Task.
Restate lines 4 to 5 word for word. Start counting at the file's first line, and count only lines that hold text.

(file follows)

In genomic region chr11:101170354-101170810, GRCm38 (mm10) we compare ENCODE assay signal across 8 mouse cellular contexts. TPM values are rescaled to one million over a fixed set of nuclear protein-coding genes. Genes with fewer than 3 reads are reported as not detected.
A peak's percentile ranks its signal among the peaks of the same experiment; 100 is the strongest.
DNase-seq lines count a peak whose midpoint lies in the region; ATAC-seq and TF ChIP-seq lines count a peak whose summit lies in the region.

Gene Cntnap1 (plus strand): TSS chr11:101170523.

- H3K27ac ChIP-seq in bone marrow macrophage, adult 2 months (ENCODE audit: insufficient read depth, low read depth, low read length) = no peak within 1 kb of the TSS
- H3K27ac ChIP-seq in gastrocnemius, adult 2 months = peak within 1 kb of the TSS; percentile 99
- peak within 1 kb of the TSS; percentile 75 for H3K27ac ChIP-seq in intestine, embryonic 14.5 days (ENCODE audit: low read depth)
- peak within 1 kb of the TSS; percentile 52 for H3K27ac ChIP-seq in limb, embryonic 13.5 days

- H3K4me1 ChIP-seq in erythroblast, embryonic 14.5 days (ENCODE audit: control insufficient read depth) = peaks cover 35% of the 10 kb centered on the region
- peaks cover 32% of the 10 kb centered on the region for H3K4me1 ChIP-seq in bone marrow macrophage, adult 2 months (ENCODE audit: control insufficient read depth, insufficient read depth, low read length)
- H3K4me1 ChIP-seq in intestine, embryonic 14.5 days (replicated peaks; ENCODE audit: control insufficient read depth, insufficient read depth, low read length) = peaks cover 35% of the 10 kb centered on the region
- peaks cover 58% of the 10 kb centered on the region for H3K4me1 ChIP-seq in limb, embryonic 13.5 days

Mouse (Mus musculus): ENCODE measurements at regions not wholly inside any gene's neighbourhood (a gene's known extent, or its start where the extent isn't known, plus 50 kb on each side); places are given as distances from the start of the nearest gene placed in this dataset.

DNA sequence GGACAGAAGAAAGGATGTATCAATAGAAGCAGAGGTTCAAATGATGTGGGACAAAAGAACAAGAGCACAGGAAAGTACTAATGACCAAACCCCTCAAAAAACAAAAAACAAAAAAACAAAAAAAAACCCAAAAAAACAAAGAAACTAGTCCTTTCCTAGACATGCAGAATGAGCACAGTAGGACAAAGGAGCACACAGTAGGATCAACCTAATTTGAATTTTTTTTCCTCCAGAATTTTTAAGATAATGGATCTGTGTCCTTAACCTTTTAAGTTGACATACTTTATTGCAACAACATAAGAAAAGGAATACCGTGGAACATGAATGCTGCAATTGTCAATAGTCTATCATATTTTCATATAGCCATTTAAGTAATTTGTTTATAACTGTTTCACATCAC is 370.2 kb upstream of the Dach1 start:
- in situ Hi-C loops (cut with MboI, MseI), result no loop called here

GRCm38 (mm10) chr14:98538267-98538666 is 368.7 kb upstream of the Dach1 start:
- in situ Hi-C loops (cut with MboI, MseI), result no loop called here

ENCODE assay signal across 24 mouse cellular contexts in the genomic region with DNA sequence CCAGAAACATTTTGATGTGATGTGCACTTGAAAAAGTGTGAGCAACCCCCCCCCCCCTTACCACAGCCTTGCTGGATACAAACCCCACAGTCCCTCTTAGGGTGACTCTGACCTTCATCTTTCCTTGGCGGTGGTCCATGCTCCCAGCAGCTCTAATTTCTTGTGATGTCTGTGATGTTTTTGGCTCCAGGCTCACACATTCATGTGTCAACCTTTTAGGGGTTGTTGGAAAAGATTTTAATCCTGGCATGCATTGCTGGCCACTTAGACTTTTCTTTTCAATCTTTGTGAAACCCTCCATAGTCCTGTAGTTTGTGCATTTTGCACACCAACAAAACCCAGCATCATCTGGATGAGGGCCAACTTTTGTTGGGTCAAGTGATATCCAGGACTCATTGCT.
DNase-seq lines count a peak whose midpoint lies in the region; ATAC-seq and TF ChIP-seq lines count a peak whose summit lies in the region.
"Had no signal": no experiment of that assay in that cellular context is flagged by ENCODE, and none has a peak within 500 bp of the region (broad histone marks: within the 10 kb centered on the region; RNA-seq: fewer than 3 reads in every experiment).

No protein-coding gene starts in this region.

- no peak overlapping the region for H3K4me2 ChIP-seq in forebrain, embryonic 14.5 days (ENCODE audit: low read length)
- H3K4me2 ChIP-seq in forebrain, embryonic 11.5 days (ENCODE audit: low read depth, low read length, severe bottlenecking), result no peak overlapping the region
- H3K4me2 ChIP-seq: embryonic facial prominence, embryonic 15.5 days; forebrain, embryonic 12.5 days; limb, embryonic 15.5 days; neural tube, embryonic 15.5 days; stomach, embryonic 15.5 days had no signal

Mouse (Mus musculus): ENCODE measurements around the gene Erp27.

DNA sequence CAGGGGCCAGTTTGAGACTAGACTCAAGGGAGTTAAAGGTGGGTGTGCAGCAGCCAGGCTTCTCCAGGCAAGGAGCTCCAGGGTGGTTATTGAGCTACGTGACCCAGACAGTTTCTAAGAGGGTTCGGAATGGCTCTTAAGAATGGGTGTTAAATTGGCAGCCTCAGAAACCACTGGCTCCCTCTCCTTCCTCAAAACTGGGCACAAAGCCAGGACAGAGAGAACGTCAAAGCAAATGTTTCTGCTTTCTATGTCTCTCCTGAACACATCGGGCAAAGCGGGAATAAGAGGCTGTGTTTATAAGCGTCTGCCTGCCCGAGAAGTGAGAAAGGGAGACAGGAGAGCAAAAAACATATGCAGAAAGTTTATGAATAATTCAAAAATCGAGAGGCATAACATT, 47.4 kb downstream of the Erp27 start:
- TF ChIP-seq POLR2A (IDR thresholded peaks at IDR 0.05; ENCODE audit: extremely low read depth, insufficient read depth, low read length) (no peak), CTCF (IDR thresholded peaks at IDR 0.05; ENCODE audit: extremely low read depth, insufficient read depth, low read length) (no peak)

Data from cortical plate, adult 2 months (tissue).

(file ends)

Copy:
Gene Cntnap1 (plus strand): TSS chr11:101170523.

- H3K27ac ChIP-seq in bone marrow macrophage, adult 2 months (ENCODE audit: insufficient read depth, low read depth, low read length) = no peak within 1 kb of the TSS